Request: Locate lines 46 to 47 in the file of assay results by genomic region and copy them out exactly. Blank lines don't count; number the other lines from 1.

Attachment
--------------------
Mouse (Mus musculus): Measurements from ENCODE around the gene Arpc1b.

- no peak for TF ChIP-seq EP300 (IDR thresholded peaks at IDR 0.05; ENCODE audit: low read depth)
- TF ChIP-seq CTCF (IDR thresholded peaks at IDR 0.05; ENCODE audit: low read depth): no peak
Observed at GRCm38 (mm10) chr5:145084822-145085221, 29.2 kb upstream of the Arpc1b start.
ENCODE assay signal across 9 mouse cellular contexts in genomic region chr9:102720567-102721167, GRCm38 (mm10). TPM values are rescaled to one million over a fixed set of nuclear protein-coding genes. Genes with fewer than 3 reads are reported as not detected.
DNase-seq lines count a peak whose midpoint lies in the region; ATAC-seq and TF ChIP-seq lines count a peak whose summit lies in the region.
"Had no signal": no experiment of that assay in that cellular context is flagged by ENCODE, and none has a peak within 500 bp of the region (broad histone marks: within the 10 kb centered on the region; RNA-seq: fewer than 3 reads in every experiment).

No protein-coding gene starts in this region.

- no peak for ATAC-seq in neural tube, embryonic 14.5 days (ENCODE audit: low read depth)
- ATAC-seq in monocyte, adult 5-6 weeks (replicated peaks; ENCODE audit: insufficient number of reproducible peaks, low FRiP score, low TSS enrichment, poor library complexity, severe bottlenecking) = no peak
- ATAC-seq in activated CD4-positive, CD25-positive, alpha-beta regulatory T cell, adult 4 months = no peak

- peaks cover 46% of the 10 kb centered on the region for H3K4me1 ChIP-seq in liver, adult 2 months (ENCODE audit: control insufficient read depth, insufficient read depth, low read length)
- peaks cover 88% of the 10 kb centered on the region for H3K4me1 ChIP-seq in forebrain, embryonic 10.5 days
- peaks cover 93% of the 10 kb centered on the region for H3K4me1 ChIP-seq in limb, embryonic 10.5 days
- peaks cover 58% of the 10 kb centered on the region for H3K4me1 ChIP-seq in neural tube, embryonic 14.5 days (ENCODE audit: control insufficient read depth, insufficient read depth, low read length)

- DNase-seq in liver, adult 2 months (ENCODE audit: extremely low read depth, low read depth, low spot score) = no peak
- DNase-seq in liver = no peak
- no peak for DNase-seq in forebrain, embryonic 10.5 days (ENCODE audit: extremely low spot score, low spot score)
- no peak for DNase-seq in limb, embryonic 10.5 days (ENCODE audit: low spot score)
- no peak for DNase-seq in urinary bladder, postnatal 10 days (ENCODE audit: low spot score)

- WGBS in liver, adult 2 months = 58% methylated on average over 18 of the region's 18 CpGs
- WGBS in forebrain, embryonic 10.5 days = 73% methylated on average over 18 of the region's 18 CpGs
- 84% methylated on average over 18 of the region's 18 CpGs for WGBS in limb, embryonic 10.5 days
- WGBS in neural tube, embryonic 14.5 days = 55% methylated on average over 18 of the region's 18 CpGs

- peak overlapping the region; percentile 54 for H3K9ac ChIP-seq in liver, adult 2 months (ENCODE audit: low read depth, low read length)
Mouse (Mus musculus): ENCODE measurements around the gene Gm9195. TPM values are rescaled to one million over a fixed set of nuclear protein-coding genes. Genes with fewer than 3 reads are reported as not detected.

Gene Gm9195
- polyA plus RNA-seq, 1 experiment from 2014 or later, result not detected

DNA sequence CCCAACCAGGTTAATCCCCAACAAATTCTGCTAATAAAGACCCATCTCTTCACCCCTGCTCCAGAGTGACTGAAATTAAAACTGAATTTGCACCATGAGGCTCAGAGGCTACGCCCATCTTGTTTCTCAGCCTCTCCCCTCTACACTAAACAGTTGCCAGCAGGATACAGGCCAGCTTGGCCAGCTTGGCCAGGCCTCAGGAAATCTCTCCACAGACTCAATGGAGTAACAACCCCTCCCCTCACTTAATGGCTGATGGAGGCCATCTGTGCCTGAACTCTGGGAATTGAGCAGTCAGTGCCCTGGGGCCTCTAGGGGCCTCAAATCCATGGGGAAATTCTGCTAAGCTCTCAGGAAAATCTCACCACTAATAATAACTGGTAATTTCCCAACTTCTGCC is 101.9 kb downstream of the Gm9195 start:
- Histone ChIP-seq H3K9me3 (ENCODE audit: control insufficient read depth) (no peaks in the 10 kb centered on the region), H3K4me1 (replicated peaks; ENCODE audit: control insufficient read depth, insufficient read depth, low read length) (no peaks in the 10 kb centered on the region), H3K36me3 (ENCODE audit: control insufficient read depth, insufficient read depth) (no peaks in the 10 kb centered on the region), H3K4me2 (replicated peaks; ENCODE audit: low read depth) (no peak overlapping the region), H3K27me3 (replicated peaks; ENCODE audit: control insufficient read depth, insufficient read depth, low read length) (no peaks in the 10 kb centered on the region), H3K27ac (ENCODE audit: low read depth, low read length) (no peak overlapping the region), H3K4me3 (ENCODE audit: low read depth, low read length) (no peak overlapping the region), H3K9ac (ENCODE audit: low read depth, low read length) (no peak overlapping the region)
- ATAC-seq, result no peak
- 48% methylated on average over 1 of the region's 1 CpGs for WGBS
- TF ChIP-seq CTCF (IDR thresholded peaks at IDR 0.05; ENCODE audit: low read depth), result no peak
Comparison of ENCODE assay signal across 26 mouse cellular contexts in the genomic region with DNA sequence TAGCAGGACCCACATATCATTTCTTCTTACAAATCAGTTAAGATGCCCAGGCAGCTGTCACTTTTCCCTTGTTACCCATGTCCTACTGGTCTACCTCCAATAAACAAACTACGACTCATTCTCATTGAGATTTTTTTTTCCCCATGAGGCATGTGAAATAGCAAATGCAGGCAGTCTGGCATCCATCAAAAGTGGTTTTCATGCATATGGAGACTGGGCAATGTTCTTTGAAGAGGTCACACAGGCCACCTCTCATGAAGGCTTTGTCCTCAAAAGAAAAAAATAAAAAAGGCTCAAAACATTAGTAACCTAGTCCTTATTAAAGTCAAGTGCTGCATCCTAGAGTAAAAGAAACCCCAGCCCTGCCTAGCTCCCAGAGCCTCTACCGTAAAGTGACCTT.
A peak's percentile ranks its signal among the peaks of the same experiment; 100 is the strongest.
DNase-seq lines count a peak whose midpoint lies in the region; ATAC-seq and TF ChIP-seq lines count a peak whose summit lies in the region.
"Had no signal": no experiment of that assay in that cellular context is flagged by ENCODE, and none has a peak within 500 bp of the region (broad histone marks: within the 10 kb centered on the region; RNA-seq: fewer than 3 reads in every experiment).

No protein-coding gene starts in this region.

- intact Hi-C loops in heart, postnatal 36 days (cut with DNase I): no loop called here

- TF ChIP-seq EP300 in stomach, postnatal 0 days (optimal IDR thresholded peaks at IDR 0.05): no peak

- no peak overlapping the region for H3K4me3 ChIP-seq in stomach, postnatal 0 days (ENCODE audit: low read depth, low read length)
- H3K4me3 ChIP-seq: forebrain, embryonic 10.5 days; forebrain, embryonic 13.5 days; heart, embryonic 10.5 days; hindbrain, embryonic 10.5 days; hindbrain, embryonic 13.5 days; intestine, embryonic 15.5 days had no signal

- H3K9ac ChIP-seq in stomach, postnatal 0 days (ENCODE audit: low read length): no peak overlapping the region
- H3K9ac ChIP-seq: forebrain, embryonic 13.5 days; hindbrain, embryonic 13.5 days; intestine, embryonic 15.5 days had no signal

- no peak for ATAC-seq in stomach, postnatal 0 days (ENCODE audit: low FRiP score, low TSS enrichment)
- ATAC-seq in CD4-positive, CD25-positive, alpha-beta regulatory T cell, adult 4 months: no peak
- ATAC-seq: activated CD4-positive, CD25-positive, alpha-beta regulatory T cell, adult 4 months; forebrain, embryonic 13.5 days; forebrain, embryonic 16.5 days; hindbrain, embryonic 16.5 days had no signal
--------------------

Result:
- ATAC-seq in CD4-positive, CD25-positive, alpha-beta regulatory T cell, adult 4 months: no peak
- ATAC-seq: activated CD4-positive, CD25-positive, alpha-beta regulatory T cell, adult 4 months; forebrain, embryonic 13.5 days; forebrain, embryonic 16.5 days; hindbrain, embryonic 16.5 days had no signal